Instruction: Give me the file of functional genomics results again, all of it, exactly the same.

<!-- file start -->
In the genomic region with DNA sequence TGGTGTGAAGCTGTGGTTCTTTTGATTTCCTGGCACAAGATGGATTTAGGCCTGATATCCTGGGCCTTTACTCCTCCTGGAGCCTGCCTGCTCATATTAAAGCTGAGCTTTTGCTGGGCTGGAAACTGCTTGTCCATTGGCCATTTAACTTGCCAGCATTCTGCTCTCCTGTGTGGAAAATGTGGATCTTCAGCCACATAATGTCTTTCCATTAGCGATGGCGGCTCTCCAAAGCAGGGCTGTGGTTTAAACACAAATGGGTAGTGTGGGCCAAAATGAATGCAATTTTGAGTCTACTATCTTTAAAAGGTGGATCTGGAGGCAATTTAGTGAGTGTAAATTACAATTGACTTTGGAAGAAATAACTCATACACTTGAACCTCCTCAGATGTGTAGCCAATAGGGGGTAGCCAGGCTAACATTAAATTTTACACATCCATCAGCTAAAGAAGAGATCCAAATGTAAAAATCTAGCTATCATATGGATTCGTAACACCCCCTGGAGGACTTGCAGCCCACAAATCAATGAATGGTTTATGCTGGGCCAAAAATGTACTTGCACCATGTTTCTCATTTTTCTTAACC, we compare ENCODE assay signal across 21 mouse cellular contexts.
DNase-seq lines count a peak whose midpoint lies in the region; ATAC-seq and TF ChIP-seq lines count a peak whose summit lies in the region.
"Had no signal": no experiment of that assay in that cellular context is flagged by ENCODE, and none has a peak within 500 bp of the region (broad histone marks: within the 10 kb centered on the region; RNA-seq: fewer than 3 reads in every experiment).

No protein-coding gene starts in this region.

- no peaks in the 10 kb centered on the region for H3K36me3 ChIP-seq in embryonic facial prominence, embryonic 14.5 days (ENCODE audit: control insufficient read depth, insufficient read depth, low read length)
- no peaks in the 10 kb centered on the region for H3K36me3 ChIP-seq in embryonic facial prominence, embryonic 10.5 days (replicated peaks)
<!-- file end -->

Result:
In the genomic region with DNA sequence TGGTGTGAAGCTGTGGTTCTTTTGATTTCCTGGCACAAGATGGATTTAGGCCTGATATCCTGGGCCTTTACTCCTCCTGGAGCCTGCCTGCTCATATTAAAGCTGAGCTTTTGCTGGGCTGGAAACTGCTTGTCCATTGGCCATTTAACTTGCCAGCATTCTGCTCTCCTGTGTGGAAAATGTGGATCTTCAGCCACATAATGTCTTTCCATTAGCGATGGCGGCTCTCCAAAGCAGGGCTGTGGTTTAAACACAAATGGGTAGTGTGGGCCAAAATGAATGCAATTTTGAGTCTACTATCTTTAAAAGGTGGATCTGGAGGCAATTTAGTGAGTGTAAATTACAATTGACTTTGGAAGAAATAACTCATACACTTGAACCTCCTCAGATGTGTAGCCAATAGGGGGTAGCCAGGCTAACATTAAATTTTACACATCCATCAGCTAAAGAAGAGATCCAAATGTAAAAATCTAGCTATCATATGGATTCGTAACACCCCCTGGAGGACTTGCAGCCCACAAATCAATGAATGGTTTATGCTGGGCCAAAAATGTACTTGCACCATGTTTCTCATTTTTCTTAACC, we compare ENCODE assay signal across 21 mouse cellular contexts.
DNase-seq lines count a peak whose midpoint lies in the region; ATAC-seq and TF ChIP-seq lines count a peak whose summit lies in the region.
"Had no signal": no experiment of that assay in that cellular context is flagged by ENCODE, and none has a peak within 500 bp of the region (broad histone marks: within the 10 kb centered on the region; RNA-seq: fewer than 3 reads in every experiment).

No protein-coding gene starts in this region.

- no peaks in the 10 kb centered on the region for H3K36me3 ChIP-seq in embryonic facial prominence, embryonic 14.5 days (ENCODE audit: control insufficient read depth, insufficient read depth, low read length)
- no peaks in the 10 kb centered on the region for H3K36me3 ChIP-seq in embryonic facial prominence, embryonic 10.5 days (replicated peaks)